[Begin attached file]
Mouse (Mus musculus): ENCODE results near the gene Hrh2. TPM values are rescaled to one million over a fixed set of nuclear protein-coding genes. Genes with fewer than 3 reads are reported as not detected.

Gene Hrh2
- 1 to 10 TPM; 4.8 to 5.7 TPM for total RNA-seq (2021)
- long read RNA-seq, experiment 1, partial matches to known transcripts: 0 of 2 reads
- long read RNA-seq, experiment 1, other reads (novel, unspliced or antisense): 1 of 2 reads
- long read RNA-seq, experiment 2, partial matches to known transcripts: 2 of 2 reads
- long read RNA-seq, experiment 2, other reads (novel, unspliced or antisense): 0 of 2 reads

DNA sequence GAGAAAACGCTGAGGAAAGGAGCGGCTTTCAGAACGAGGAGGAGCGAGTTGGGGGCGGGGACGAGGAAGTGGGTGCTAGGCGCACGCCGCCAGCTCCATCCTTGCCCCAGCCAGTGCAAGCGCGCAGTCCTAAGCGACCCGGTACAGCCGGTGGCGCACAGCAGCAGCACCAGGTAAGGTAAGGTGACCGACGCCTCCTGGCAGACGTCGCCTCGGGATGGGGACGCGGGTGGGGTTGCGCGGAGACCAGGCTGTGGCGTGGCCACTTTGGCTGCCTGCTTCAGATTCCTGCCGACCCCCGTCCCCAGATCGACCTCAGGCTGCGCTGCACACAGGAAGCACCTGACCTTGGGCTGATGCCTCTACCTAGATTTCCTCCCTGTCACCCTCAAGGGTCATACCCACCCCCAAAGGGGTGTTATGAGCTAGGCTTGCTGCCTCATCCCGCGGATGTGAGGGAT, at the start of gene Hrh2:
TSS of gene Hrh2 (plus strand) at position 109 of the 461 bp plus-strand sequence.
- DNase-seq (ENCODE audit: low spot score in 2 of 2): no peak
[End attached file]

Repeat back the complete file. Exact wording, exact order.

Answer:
Mouse (Mus musculus): ENCODE results near the gene Hrh2. TPM values are rescaled to one million over a fixed set of nuclear protein-coding genes. Genes with fewer than 3 reads are reported as not detected.

Gene Hrh2
- 1 to 10 TPM; 4.8 to 5.7 TPM for total RNA-seq (2021)
- long read RNA-seq, experiment 1, partial matches to known transcripts: 0 of 2 reads
- long read RNA-seq, experiment 1, other reads (novel, unspliced or antisense): 1 of 2 reads
- long read RNA-seq, experiment 2, partial matches to known transcripts: 2 of 2 reads
- long read RNA-seq, experiment 2, other reads (novel, unspliced or antisense): 0 of 2 reads

DNA sequence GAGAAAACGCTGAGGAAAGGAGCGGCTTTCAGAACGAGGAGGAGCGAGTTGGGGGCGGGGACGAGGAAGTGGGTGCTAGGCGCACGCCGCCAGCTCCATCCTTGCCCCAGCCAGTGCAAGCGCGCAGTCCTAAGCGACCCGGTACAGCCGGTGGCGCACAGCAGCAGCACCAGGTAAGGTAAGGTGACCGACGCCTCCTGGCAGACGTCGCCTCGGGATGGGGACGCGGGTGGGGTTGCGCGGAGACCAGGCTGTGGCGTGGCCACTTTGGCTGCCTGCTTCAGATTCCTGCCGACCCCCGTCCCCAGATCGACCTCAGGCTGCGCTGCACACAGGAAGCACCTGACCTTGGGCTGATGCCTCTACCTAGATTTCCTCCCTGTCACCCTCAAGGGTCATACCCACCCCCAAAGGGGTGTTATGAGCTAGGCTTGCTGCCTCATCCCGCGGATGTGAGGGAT, at the start of gene Hrh2:
TSS of gene Hrh2 (plus strand) at position 109 of the 461 bp plus-strand sequence.
- DNase-seq (ENCODE audit: low spot score in 2 of 2): no peak